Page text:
Digital Rectal Examination

Historically, the DRE was considered the first-line approach to screening for carcinoma of the prostate. Digital rectal examination has long been a component of routine health screening examinations for middle-aged and older men and is not associated with any additional risks or extra financial cost.11 Abnormalities on DRE associated with cancer and thereby indicating the need for prostate biopsy include induration, asymmetry, or nodules.14,15

While the true sensitivity and specificity of DRE remain undetermined, the positive predictive value of DRE for detecting prostate cancer has been estimated by various studies to be between 15 and 30%.11 Using the presence of nodules as criteria for biopsy, Thompson et al.16 reported a positive predictive value (PPV) of 26% while Chodak and associates detected 36 malignancies in 144 biopsies (PPV of 25%) that were performed based on detection of induration, asymmetry, or nodules on exam-ination.14 In addition, DRE appears to have a low negative predictive value in that the absence of abnormalities on DRE does not appear to considerably reduce the patient's odds of having a clinically significant cancer. Coley et al. suggest that this low negative predictive value is likely due to the low sensitivity of DRE for the detection of prostate cancer.11 Another confounding factor limiting widespread use of DRE alone as a screening tool is limited interexaminer reliability, even among urologists. This is demonstrated by a study by Smith and Catalona showing that DRE findings were disconcordant among examiners for half of cancers.17

Digital rectal examination by itself is a poor screening modality since cancers detected by DRE tend to be advanced and incurable.6 In a study by Thompson et al., 15 of 17 cancers detected by DRE revealed no evidence of metastases based on clinical staging; subsequent pathologic examination, however, resulted in upstaging to advanced, noncurable disease in 66% of cases.16 In addition, Chodak and associates reported that 50% of patients diagnosed with clinical stage B disease based on DRE findings were upgraded to stage C or D1 following pathologic examination of surgical specimens.14

There is a also a lack of data from controlled studies to indicate that screening with DRE alone alters survival from carcinoma of the prostate. In fact, when Gerber and associates examined prostate cancer mortality in men undergoing routine screening with DRE, they found that disease-specific survival was lower for men whose cancer was detected on a subsequent screening DRE than for men whose disease was diagnosed on the initial examination.18 Despite its ease of performance and low cost, therefore, DRE alone has limited, if any, utility in screening for prostate cancer.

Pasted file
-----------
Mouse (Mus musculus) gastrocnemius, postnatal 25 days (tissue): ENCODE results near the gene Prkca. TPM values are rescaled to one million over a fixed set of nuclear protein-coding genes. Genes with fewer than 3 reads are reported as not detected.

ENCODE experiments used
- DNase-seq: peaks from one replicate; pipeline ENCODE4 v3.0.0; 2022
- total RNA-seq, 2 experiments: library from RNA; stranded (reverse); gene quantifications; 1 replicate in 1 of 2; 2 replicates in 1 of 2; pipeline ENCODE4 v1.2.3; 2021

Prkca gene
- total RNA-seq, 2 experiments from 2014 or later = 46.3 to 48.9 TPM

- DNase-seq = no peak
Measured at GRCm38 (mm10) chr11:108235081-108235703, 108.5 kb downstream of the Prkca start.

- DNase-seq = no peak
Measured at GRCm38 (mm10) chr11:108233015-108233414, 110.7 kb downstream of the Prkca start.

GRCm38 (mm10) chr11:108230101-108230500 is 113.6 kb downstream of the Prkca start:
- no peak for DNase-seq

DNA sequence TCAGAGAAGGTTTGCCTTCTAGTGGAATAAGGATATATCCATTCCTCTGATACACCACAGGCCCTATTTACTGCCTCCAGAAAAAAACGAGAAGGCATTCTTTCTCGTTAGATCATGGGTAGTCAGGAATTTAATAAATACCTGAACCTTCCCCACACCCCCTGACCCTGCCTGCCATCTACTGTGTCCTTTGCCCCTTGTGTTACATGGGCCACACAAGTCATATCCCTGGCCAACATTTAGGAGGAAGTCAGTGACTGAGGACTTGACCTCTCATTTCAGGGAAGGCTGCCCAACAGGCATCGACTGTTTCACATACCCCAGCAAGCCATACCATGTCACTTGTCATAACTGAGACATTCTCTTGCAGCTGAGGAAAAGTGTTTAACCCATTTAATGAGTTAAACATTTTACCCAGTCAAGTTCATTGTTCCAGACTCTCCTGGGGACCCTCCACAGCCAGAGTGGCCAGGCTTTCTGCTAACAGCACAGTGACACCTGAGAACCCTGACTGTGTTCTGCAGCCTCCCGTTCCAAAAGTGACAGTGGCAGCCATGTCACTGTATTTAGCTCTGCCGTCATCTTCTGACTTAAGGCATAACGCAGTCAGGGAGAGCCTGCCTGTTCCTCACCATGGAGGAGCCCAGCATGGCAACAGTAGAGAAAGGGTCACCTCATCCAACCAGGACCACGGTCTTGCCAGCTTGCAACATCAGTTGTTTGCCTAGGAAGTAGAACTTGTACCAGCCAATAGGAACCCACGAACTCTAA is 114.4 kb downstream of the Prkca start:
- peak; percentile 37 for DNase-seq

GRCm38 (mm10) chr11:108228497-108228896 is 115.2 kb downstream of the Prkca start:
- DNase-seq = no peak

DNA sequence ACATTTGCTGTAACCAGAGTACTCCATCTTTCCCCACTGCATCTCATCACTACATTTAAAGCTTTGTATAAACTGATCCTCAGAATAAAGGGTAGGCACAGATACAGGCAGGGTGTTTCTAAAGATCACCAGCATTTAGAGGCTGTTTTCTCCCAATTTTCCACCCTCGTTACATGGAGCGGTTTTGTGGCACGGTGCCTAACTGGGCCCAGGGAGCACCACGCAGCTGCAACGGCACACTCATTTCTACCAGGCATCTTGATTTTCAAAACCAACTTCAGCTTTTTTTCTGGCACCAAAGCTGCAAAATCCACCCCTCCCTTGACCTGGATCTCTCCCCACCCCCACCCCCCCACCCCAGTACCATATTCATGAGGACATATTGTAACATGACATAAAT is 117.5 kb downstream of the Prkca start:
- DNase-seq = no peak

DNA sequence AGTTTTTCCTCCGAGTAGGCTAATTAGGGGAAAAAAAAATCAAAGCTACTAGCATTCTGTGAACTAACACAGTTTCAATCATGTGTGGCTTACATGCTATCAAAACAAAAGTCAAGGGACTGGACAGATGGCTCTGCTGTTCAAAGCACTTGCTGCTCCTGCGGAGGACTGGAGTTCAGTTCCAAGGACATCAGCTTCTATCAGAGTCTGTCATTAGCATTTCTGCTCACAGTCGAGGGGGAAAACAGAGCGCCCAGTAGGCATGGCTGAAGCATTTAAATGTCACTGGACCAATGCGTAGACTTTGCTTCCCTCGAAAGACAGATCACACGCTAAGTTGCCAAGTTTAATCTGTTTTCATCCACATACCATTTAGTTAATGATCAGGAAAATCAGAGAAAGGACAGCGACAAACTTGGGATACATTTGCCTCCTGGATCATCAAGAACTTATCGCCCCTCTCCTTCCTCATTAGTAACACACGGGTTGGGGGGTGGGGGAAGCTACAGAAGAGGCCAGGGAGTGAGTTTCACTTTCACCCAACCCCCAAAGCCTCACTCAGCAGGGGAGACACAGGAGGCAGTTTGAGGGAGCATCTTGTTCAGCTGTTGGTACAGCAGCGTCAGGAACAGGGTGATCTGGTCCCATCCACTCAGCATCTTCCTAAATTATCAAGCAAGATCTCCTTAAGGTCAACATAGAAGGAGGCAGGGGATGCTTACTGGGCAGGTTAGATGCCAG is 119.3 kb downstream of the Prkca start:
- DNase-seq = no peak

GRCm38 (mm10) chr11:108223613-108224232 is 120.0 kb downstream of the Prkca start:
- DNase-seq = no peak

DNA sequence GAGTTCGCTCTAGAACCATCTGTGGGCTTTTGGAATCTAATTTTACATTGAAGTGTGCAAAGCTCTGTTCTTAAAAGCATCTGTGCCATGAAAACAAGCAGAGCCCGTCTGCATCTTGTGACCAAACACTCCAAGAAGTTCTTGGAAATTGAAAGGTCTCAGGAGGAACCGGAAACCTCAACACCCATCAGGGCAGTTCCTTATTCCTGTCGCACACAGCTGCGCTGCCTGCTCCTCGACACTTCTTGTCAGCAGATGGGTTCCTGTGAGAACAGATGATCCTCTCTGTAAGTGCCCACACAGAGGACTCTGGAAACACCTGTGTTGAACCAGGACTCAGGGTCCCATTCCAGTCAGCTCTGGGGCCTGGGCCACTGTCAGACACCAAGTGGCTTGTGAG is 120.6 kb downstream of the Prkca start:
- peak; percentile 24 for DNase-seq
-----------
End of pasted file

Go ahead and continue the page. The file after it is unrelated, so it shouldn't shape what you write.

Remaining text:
Recent data indicate that DRE may be complementary to PSA testing,3 however. When used together this combination represents the most effective screening tool for detecting prostate cancer in its earliest stages.15,19 In a community screening study, Bretton reported that 50% of men with both an abnormal DRE and PSA were found to have cancer at the time of biopsy. This represented a higher positive predictive value than for abnormalities in DRE or PSA alone.19 Similarly, Catalona et al. showed in a study of over 6000 men that the combination of PSA and DRE resulted in a greater than 80% improvement in cancer detection rates over DRE alone.15 More specifically, for patients with a PSA between 4.1 and 9.9 ng per mL, the presence of an abnormality on DRE increased the PPV of the PSA elevation to 49% from 24% with a normal DRE. Moreover, among patients with a total PSA higher than 10.0 ng per mL, the presence of a positive DRE resulted in a 69% PPV versus the 42% PPV seen in patients with a similar degree of PSA elevation but with normal physical exams.15 Similar findings were reported by Brawer and associates.20 In addition, a study by Babaian et al. reported a PPV of 75% for DRE and PSA in combination, compared to 59% and 51%, respectively, for PSA and DRE alone.21 These findings indicate that screening by digital rectal examinations enhances detection of early prostate cancer when performed in conjunction with PSA measurements.

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